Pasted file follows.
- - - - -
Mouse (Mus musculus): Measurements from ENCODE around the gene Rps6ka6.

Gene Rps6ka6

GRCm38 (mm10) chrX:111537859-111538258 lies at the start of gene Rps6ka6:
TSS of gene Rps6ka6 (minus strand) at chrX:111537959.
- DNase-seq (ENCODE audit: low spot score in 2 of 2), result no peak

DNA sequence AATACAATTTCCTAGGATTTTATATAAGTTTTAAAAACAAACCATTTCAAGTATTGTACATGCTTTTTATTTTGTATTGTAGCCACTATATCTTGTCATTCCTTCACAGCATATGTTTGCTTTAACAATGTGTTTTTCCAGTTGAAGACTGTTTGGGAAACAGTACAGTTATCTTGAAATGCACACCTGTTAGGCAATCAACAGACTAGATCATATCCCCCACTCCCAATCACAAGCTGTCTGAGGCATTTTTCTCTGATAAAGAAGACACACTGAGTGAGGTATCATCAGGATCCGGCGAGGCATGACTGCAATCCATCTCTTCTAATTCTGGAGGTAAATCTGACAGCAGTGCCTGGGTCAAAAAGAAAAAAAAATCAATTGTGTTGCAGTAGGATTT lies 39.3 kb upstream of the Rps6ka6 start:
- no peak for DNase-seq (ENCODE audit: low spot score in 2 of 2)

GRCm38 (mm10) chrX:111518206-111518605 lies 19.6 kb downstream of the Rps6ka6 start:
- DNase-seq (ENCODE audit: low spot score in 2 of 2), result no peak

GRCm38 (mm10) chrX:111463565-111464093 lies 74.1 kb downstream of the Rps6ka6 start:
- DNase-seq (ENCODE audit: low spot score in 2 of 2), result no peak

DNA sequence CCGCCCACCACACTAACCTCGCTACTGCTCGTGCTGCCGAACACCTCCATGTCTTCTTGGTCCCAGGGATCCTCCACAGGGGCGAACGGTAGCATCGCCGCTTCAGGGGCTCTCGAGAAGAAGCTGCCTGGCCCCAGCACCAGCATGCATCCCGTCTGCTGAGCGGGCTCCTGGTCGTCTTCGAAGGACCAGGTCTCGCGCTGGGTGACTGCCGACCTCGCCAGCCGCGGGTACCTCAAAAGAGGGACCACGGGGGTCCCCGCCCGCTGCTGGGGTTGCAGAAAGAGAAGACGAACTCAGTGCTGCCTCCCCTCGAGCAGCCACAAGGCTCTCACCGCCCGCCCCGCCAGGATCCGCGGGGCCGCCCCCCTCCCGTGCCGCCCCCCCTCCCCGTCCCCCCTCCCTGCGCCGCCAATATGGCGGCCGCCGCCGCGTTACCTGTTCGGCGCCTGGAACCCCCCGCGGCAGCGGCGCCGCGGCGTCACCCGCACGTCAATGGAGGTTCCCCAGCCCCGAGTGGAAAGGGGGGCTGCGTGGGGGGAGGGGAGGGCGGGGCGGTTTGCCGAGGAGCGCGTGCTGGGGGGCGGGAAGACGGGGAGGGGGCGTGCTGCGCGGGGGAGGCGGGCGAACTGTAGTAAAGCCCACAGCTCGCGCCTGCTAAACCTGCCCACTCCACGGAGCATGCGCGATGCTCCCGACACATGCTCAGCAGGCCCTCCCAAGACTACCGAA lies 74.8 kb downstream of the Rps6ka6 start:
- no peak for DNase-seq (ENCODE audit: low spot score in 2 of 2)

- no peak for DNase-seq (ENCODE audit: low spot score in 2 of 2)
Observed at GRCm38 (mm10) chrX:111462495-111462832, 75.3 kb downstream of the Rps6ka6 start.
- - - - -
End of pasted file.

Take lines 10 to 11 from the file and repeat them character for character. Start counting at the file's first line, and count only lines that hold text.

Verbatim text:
GRCm38 (mm10) chrX:111463565-111464093 lies 74.1 kb downstream of the Rps6ka6 start:
- DNase-seq (ENCODE audit: low spot score in 2 of 2), result no peak